A lift-off for the US space shuttle Atlantis will not now occur until Tuesday, Nasa has announced.
Atlantis stands ready on its pad
Officials said the delay would give engineers further time to assess the impact of a lightning strike on the orbiter's Florida launch pad on Friday.
But there is concern too that Tropical Storm Ernesto in the Atlantic may bring all launch preparations to a halt.
Atlantis is due to undertake a construction mission to the International Space Station (ISS).
Its six-strong crew is taking giant new power-generating solar arrays to the space station.
The mission marks only the third shuttle flight since the loss of Columbia and seven astronauts in 2003.
The half-built $100bn space station must be completed before 2010, when the shuttle fleet is due to be retired.
Atlantis and its astronauts are now scheduled to lift off at 1543 local time (1942 GMT) on Tuesday from the Kennedy Space Center. However, if Ernesto encroaches too close to the Florida coastline, Nasa managers could decide to move the shuttle back to the protection of its assembly building.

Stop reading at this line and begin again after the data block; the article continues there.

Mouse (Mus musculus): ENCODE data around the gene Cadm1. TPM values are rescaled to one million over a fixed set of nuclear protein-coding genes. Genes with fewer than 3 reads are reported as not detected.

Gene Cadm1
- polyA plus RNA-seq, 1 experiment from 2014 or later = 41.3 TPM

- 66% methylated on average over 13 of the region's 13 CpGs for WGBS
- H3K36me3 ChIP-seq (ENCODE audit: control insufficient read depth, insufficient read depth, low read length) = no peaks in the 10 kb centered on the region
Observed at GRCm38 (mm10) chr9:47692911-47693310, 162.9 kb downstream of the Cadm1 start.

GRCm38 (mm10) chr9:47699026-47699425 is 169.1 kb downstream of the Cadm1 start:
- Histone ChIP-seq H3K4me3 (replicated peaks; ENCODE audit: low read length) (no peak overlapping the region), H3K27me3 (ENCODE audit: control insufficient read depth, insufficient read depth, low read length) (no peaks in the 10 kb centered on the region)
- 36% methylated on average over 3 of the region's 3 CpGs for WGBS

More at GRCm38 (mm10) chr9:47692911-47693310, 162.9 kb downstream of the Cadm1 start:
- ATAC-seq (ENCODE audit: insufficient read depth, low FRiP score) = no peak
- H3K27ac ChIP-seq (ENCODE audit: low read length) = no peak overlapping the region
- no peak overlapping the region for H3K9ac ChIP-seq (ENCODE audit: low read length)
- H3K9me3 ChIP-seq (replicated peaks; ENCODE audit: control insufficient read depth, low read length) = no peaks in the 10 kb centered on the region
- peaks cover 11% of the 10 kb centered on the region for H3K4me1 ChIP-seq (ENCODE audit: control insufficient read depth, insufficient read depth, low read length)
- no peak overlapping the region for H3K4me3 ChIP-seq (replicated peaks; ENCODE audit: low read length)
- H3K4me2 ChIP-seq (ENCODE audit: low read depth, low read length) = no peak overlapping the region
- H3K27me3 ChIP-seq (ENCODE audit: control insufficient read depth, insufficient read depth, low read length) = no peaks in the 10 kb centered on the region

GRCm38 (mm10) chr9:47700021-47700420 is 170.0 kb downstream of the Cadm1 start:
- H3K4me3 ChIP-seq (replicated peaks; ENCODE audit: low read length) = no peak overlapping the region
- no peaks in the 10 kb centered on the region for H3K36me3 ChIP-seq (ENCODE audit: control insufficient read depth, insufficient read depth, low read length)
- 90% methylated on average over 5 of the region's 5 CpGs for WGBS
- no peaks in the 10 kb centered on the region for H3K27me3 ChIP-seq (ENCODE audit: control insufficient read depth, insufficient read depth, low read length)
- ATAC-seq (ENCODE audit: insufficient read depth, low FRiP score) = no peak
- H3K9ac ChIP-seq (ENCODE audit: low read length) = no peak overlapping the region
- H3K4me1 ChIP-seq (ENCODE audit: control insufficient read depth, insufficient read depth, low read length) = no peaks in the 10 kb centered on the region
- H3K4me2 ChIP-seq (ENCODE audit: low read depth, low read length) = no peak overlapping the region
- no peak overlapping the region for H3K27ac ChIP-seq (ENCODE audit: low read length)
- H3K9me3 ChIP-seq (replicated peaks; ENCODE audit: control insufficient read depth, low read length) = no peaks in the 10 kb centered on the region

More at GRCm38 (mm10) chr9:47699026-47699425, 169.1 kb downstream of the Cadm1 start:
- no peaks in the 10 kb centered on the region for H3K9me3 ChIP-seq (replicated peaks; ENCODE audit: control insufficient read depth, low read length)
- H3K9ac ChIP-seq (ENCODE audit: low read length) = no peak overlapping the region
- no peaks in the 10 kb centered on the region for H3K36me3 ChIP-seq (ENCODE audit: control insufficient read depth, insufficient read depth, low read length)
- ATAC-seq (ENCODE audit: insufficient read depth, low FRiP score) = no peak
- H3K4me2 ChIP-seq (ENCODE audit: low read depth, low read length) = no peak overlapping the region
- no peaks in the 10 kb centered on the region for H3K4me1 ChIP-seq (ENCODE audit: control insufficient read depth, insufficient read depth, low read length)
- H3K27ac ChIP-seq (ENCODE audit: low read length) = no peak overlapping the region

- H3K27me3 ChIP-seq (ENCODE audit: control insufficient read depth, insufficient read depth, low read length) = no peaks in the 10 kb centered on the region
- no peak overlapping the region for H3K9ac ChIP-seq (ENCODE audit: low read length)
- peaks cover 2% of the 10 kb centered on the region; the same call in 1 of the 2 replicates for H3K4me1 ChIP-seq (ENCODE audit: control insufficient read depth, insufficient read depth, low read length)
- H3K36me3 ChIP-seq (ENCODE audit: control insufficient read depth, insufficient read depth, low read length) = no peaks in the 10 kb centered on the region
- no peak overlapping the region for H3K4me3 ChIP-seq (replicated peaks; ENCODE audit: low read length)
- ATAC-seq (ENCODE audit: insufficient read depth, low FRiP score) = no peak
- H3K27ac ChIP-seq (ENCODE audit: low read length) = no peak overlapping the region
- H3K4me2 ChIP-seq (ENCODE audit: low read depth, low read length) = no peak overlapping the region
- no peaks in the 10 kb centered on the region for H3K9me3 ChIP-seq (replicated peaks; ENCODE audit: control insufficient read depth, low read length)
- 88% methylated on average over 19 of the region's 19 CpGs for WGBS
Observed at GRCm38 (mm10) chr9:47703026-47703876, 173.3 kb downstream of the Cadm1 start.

ISS: ORBITING OUTPOST
Construction work has been on hold for four years
16 nations contribute to the ISS, including the US, Russia, Japan, Canada, Brazil and European Space Agency states
The ISS will eventually be the size of a football field
The mission's main objective is to fit the P3/P4 truss, a 17-tonne segment of the ISS's truss backbone that includes a huge set of solar arrays and a giant rotary joint to allow them to track the Sun.
The second of four sets of solar arrays, they span 240ft (73m) when fully extended.
The wings will provide power for three science laboratories, two living chambers and other systems onboard the ISS. They effectively double the station's current ability to generate power from sunlight.
The Atlantis crew arrived at Cape Canaveral on Thursday for final launch preparations.
Engineers close the payload bay on Atlantis
"There's been a lot of talk in the press lately about Nasa being back," commander Brent Jett told reporters. "But we have a saying back in Texas: 'It's time to walk the walk'."
Jett will fly with pilot Chris Ferguson, flight engineer Dan Burbank, and mission specialists Joe Tanner, Heidemarie Stefanyshyn-Piper, and Steve MacLean of the Canadian Space Agency.
During the 11-day mission, the crew will undertake three spacewalks to complete their construction duties.
Some 16 shuttle flights are needed to finish the ISS. Nasa hopes one orbiter flight can also be found to service the Hubble Space Telescope.